Ironically enough, the single worst place for finding parking offenders is on our military base and the problem is particularly extensive in the school zone. Like school drop off zones across the world, each morning finds ours clogged with buses, pedestrians, bicycles and cars. There are simply too many cars and not enough convenient parking spaces. Everyone always seems to be in a rush, the weather is often less than pleasant making parking as close to the school as possible quite desirable. Morning drop off options are either to get there really early in order to secure a parking spot, park at the bottom of the hill where there are always plenty of empty spots or sit in the long line of vehicles that will inevitably cue up just waiting for an empty and convenient space to materialize which only adds to the confusion on the one way street. (I quickly discovered that it actually takes less time to park farther away and walk, sometimes with an umbrella in hand, than it does to sit in the long cue of vehicles coveting a more convenient parking spot). Or you can park illegally because, while not right, it is personally the most convenient option.
This blatant ignoring of the parking rules riles me to no end. When I see able bodied people (especially those wearing military uniforms) stop their vehicles in the no parking or buses only parking zones, or even worse in the crosswalk, then hop out of their vehicles, it drives me crazy. No, putting on your flashers does not suddenly make your parking job legal. Sure it isn't any fun walking up the hill in the rain nor is it always convenient with a small child or two in tow. (New flash! We all have children in tow). But the rest of us manage to do it every day so I'm not sure why those of you who offend think you are so special and can flout the law. But apparently there are people who think they can because they continue to park in such a manner that inconveniences and even endangers us all.
But I am hopeful that this is all changing (it is probably only temporary but I'll take what I can get). Yesterday morning the police were actually out enforcing the parking rules. (A few weeks ago the same base police were running radar in front of the school after a spate of speeding complaints surfaced on Facebook and since then cars seem to be moving somewhat slower). I didn't see any tickets being written or cars being towed but I did observe several heated conversations between the police, who were doing their jobs and enforcing the rules, and the drivers who obviously thought they were in the right. I'm not sure why people think it is a good idea to engage in an argument with the police at any time but especially when parked in front of your child's school. Especially when you are clearly in the wrong standing next to your offending vehicle. I really find it disheartening when the illegal driver doing the yelling is standing there wearing a military uniform. I mean really, what type of example are you setting for anyone? And I can only imagine the excuse you are giving for your unlawful behavior. You are late? Sorry to tell you but your encounter with the police is only going to make you even later. You didn't want to walk? Perhaps you need to go to the medical center then. Everyone else is doing it? Um, I don't think so. Two of the encounters I observed, one on my way into the school and the other on my way out involved American military members and were particularly ugly. I was simply embarrassed by the entire scene. Hearing the first one Sidney asked my why the man was yelling at the police. I gave Sidney my most educated explanation--that the police were asking the man to move his car because he wasn't parked legally. With the innocence of a four year old Sidney informed me that the man was bad, shouldn't yell and should go park in a good space. I couldn't agree more.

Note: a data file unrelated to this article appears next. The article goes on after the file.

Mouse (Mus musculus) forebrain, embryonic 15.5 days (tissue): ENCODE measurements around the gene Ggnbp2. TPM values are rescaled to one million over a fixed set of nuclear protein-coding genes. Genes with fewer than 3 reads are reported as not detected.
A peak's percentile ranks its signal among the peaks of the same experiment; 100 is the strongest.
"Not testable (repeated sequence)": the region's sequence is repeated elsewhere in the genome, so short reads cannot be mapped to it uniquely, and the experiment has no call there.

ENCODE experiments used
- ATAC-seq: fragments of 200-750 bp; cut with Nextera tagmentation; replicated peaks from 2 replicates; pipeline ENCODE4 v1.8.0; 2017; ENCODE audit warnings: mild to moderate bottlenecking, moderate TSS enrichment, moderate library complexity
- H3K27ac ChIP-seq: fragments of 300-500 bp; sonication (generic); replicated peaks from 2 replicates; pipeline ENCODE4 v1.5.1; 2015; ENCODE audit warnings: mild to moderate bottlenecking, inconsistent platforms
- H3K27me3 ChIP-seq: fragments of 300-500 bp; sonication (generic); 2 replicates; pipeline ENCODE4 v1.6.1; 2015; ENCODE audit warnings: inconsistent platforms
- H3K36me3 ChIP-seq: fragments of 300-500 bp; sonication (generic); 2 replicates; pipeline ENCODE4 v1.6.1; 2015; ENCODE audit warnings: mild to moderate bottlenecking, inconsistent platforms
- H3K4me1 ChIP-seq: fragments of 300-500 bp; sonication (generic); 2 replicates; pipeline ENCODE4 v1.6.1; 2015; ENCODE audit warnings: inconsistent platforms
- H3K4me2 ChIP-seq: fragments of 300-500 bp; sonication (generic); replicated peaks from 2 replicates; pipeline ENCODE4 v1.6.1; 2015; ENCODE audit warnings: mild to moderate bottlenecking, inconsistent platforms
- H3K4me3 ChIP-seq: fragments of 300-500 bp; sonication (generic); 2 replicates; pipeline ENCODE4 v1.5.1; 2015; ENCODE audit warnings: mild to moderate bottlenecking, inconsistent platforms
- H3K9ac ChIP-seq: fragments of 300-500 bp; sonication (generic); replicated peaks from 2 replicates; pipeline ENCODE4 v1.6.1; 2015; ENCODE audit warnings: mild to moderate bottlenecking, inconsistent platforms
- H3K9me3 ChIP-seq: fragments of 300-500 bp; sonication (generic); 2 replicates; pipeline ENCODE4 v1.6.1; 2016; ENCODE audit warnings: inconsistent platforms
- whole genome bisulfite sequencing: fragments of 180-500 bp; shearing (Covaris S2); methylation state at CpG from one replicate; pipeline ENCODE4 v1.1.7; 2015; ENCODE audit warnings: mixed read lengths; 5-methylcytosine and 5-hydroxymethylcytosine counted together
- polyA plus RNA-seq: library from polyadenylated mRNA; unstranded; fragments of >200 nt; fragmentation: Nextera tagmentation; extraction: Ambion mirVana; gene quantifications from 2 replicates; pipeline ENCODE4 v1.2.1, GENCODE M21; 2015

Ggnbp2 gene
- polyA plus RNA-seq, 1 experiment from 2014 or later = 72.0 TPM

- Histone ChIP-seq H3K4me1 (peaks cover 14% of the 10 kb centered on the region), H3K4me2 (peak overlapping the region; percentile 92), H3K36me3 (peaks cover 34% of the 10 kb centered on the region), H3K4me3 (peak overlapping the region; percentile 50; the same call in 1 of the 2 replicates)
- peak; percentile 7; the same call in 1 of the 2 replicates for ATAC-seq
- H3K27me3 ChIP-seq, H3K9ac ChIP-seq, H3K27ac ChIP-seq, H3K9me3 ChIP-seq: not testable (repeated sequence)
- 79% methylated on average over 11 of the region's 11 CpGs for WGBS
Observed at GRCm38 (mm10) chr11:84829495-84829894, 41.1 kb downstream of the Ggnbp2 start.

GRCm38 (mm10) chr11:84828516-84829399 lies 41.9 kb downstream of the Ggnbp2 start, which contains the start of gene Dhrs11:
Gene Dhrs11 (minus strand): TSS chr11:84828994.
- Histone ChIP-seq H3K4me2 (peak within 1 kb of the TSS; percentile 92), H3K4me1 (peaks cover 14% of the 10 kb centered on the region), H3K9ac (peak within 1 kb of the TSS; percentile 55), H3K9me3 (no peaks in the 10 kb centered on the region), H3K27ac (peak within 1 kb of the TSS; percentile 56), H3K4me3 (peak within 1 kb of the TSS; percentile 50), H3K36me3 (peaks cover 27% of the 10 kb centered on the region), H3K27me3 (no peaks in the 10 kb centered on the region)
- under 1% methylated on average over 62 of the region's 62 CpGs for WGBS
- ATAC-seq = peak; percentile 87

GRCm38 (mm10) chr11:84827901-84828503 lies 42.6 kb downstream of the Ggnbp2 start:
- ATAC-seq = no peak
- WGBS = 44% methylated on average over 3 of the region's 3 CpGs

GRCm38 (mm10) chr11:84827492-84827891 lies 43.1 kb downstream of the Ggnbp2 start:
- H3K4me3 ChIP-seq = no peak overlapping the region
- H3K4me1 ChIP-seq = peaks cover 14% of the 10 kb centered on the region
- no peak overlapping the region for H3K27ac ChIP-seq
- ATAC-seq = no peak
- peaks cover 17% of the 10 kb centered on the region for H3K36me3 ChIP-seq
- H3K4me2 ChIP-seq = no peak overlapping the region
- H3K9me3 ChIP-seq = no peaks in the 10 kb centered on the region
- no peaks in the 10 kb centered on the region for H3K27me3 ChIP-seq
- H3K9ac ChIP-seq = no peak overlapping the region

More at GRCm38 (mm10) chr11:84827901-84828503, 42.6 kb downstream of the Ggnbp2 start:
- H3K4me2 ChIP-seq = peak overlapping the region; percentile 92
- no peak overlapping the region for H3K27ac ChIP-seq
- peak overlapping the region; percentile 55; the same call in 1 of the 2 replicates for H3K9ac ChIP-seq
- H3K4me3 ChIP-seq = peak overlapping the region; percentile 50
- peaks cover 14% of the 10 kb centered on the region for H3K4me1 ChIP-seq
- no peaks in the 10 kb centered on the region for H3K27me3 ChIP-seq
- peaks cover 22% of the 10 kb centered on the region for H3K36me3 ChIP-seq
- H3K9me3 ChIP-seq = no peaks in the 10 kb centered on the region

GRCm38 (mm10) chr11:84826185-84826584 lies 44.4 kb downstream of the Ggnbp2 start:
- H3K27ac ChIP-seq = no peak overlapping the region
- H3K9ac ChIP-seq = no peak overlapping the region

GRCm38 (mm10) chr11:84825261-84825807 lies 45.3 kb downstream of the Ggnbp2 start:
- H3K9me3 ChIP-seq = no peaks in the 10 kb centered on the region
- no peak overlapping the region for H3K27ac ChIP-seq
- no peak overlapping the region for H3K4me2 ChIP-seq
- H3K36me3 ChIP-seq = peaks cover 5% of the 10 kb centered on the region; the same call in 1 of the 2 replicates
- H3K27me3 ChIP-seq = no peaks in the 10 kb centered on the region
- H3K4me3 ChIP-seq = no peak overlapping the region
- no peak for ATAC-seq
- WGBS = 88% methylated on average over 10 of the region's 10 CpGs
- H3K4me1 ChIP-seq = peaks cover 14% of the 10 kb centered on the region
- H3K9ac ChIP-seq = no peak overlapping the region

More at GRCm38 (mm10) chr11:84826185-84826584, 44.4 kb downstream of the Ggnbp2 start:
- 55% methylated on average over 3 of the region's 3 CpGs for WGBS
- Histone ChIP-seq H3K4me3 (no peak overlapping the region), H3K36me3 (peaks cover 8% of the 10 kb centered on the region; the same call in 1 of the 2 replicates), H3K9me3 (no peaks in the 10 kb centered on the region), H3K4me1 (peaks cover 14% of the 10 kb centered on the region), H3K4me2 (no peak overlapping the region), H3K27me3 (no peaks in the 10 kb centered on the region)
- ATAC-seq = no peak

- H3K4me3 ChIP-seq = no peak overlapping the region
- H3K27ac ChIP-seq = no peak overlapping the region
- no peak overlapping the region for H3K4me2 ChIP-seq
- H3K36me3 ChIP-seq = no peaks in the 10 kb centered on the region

So please, if you have two feet and can use them, do so. Don't let the weather, running late, being lazy, or it being inconvenient be an excuse for breaking the law. Set a positive example for your children, your peers, and your community. If the rest of us can walk so can you.
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